As we enter the last and darkest month of 2020, we see the rise of COVID-19 in most communities across the United States. With that we are also facing the prospect of smaller gatherings for the holiday season, away from family and friends. This is a good time to look through old recordings and share them with your family. Earlier this year, we found a handful of audiocassettes at my spouse’s family cabin. They were recordings from a past Christmas, his great-grandmother playing the piano, and his aunt as a child pretending to be a DJ. Not only was I curious about the content of the audiocassettes, I knew that we had to migrate the tapes soon. So we are in the process of transferring them and making CD copies to share with the family.

Family Audio Recordings

This is just one example of how we could use our personal media collections as a way to stay connected to loved ones. Film-makers, cultural heritage institutions and cultural anthropologists have recognized amateur media practices as an important way to represent, view and interpret culture.

For more information regarding this study, you can start with the following journal articles found in the MSU Libraries’ catalog:

Amateur Film Reels

Amateur filmmaking : the home movie, the archive, the web / edited by Laura Rascaroli, Barry Monahan, Gwenda Young.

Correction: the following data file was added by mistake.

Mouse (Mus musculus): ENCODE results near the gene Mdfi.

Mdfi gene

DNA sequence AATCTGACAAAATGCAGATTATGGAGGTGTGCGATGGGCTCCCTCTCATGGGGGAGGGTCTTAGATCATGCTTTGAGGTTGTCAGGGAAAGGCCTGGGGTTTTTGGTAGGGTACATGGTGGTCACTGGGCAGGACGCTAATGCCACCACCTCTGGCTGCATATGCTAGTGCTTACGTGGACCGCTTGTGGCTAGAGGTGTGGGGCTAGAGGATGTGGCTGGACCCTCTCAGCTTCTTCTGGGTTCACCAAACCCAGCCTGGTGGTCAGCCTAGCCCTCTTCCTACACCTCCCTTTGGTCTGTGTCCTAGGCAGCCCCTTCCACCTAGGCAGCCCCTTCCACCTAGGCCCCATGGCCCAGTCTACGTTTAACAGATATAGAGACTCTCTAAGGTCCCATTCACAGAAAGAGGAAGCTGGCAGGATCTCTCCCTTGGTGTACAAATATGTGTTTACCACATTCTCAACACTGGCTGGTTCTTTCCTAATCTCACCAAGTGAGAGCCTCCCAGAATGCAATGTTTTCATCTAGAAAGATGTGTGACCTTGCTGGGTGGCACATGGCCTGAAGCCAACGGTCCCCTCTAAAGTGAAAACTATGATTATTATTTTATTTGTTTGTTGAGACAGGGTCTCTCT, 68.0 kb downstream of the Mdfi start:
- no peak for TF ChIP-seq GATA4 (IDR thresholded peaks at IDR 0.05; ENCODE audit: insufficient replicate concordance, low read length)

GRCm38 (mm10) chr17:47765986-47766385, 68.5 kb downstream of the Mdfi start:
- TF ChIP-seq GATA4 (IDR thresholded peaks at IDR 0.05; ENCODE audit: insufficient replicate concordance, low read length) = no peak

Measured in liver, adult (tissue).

Mining the home movie [electronic resource] : excavations in histories and memories / edited by Karen L. Ishizuka and Patricia R. Zimmermann.

Cuevas, Efrén (2013) Home movies as personal archives in autobiographical documentaries, Studies in Documentary Film, 7:1, 17-2.

Aasman, Susan (2013) How to keep our memories safe: ‘Changing platforms of ritualized memory practices. The cultural dynamics of home movies’ project, 2012–2015. 11:2, 183-186.                            

There are a few American institutions which are good resources for better understanding the importance and proliferation of amateur media practices. This is not a complete list, but merely a good starting point.

The Home Movie Registry:

“The Home Movie Registry is an online portal that aggregates the catalog records and digitized files of amateur film and video in one central location. The Registry is a curated search engine for amateur films. It doesn’t replace the efforts of film archives and their online presence but is a new way to show researchers and site visitors the home movies these collecting institutions have.” 

Center for Home Movies:

“The purpose of the Center for Home Movies (CHM) is to collect, preserve, provide access to, and promote understanding of home movies and amateur motion pictures.”

South Side Home Movies Project:

“The South Side Home Movie Project (SSHMP) collects, preserves, digitizes, researches and screens home movies made by residents of Chicago’s South Side neighborhoods.”